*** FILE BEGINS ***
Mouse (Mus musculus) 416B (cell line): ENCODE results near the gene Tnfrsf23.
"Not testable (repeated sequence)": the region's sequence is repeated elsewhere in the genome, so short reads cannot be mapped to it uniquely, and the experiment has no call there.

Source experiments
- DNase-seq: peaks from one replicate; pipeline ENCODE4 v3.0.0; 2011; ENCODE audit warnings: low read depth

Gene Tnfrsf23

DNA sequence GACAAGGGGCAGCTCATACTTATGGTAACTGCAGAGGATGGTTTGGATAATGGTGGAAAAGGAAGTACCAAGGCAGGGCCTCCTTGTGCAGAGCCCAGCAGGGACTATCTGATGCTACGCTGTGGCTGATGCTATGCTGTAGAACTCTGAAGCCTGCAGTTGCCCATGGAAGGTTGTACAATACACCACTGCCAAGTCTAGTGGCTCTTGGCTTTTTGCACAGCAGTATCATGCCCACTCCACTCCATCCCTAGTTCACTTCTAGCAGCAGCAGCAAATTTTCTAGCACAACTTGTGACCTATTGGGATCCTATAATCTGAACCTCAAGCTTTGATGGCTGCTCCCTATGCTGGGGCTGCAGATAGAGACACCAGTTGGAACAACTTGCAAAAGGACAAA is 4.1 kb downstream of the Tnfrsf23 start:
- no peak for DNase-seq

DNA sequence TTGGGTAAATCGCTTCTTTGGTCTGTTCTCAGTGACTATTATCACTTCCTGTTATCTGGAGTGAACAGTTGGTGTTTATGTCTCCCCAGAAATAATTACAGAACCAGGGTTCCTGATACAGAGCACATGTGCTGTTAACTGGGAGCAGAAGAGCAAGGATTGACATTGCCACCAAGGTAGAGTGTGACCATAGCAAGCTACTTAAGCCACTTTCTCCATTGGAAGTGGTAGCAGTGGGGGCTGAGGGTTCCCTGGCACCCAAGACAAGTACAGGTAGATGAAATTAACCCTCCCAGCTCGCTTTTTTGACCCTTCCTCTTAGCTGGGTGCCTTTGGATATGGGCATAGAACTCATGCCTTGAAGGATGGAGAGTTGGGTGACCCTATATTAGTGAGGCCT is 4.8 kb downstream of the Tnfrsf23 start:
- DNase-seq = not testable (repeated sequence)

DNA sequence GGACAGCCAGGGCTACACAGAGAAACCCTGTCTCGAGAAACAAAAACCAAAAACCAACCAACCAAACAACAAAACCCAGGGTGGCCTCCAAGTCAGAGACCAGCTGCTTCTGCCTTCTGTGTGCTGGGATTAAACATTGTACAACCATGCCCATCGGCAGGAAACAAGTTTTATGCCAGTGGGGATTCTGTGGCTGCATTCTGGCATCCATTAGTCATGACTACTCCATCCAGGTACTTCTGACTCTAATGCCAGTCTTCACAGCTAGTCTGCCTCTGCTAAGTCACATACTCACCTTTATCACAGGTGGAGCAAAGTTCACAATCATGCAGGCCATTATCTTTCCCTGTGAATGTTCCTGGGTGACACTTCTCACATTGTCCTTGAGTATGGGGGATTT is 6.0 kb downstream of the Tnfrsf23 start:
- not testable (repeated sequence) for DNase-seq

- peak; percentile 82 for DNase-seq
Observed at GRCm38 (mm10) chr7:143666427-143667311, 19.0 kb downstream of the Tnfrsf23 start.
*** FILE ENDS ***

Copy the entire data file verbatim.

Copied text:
Mouse (Mus musculus) 416B (cell line): ENCODE results near the gene Tnfrsf23.
"Not testable (repeated sequence)": the region's sequence is repeated elsewhere in the genome, so short reads cannot be mapped to it uniquely, and the experiment has no call there.

Source experiments
- DNase-seq: peaks from one replicate; pipeline ENCODE4 v3.0.0; 2011; ENCODE audit warnings: low read depth

Gene Tnfrsf23

DNA sequence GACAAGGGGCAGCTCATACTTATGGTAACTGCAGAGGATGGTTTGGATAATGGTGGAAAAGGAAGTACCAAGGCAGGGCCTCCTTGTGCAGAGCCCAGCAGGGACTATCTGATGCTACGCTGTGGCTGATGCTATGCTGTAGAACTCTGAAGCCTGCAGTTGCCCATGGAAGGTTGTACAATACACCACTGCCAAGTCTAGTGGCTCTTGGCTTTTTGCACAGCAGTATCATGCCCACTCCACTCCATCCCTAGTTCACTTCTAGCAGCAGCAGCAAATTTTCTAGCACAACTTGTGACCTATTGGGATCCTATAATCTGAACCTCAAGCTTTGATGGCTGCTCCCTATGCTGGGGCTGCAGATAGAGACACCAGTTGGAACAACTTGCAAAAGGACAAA is 4.1 kb downstream of the Tnfrsf23 start:
- no peak for DNase-seq

DNA sequence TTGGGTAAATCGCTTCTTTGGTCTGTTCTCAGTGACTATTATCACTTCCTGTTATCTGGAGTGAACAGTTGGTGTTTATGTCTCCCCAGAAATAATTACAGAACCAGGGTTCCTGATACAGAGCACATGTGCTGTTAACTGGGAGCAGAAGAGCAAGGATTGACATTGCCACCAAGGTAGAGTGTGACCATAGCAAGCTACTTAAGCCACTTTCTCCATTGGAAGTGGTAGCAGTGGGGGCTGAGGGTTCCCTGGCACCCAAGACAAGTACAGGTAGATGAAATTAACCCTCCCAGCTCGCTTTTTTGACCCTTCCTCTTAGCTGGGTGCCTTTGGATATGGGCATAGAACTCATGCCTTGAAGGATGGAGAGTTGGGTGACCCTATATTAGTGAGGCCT is 4.8 kb downstream of the Tnfrsf23 start:
- DNase-seq = not testable (repeated sequence)

DNA sequence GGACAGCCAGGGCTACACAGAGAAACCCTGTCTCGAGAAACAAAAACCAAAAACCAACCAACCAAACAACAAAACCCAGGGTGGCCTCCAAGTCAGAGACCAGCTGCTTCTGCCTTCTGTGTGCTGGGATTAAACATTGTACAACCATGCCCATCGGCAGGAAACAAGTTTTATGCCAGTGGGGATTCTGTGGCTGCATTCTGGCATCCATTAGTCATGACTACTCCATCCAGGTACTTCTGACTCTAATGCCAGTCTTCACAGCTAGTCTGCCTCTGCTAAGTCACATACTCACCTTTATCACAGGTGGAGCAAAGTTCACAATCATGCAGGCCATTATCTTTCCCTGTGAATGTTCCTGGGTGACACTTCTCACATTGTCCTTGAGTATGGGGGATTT is 6.0 kb downstream of the Tnfrsf23 start:
- not testable (repeated sequence) for DNase-seq

- peak; percentile 82 for DNase-seq
Observed at GRCm38 (mm10) chr7:143666427-143667311, 19.0 kb downstream of the Tnfrsf23 start.